In Newcastle we went into the city where we had dinner at a pub on the harbour. This place has been built inside, what I recall, as originally being one of the ‘sheds’ on the No. 4 Lee Wharf. This part of the harbour foreshore has been undergoing a major re-development in recent years. The view on the harbour-side of the building was over to the working side of the port, including the grain loader and the docks for the harbour’s tugs.

Tugs in Newcastle Harbour, NSW, ballpoint pen, 5 March 2015

Tugs in Newcastle Harbour, NSW, ballpoint pen, 5 March 2015

The beaches that line the coast are always a magnet when we visit. Unfortunately the seas were high and rough and the beaches were closed for swimming. That didn’t stop us and all the other beach-goers, walkers and coffee drinkers taking a seat and watching the local surfers riding the waves.

Surfers at Merewether Beach, NSW, pen and ink, ball point pen, 6 March 2015

Surfers at Merewether Beach, NSW, pen and ink, ball point pen, 6 March 2015

It was difficult to catch the moves the surfers were making as each position of their bodies was only held for seconds. I settled for making very quick sketches with my  pen. I was interested to note how often the surfers’ arms appeared to just ‘hang’ in the air, ready to follow the body as the surfers shifted their weight on the board to move across the face of the waves.

Catching the surfers, catching the waves, ball point pen, 6 March 2015

Catching the surfers, catching the waves, ball point pen, 6 March 2015

After a fun few days on the coast we headed up the Hunter Valley into the country for the weekend. It was great to be able to put my feet up and look out across the paddocks to the nearby mountains.

The view to the mountain, near Branxton, NSW, ball point pen, 7 March 2015point pen

The view to the mountain, near Branxton, NSW, ball point pen, 7 March 2015

It was also fun to try and capture the poses of the Welcome Swallows as they sat and preened on the pool fence in the early morning.

Welcome Swallows preening, pen and ink and watercolour, 8 March 2015

Welcome Swallows preening, pen and ink and watercolour, 8 March 2015

And last but not least I found a source of inspiration for a watercolour. Forget the rural idyll, stacked up near the stables were a pile of pre-cast concrete panels, with plenty of interesting passages to test my skills with depicting depth and placement. I was so busy focusing on the details of the panels that I didn’t really stop to look at the overall painting until it was finished.  I was really pleased with the way it came together.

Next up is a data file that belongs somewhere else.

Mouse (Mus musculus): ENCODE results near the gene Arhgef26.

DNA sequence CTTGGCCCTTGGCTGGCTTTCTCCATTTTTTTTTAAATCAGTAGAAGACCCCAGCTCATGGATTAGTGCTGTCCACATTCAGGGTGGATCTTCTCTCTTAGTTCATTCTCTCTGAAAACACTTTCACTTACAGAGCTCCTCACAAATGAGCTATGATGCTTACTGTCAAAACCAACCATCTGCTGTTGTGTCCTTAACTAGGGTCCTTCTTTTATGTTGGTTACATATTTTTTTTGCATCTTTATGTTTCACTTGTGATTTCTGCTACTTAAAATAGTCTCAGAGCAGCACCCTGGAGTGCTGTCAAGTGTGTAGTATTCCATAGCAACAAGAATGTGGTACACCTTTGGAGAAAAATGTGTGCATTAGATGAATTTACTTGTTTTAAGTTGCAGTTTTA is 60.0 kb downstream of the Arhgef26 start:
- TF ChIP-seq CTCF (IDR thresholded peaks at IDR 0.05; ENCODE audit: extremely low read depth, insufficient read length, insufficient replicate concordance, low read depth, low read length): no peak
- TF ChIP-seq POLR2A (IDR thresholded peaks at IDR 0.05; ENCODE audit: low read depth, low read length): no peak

Concrete panels, watercolour 8 March 2015

Concrete panels, watercolour 8 March 2015

 

Night Noodle Markets

We braved the Night Noodle Markets last night, the main food event held as part of Canberra’s Enlighten Festival. Having arrived early and fortified ourselves with ‘meat on sticks’ we found a good spot next to the lantern display for drawing. The only drawback was the wind blowing off Lake Burley-Griffin, which was so strong that it blew my watercolour box off the table several times! It took me over an hour but I persisted with trying to capture those lanterns dancing on their wires. It was light when I started and dark by the time I’d finished. A great time was had by all.

The lantern display at the Night Noodle Markets, 2 March 2015, watercolour

The lantern display at the Night Noodle Markets, 2 March 2015, watercolour

Canberra Sketchers Group

The Canberra Sketchers Group met for the second time, last Sunday, for several hours of drawing at the National Gallery of Australia. Our visit coincided with Sculpture Garden Sunday so there was plenty of activity and people to capture as well as the art work itself. We were pleased to welcome some new people to the group. As always we managed to find a variety of things to draw around the gallery. Some braved the crowds in the Sculpture Garden, some used the pop-up restaurant as their base and others drew in the Asian galleries.

Collective efforts, some of the sketches from the Sunday sketch crawl at the NGA

Collective efforts, some of the sketches from the Sunday sketch crawl at the NGA

I started in the Sculpture Garden where I painted three of the slit drums from Vanuatu.

Slit drums for Vanuatu, in the Sculpture Garden, National Gallery of Australia

Slit drums for Vanuatu, in the Sculpture Garden, National Gallery of Australia, watercolour and graphite, 1 March 2015

I only had to turn my head to see the furious activity of the straw modelling activity nearby.

The straw figure making activity, National Gallery of Australia, watercolour, 1 March 2015

The straw figure making activity, National Gallery of Australia, watercolour, 1 March 2015

For my last sketch I tried to capture the people in the central lawn area of the Sculpture Garden. This proved to be quite a challenge as there must have been several hundred people in front of me. I decided to keep it fast and loose with pen and ink.

Families in the central lawn area on Sculpture Garden Sunday, National Gallery of Australia, 1 March 2015 pen and ink.

Families in the central lawn area on Sculpture Garden Sunday, National Gallery of Australia, 1 March 2015 pen and ink.

The Canberra Sketchers Group will meet again on 12 April at 10.30 am at the Lanyon Historic Homestead, Tharwa Drive, Tharwa (on the Canberra side of the Tharwa Bridge). Everyone is welcome.

Here is the link to our previous outing and you can also find another perspective on the days activities by heading over to Tones and Tints.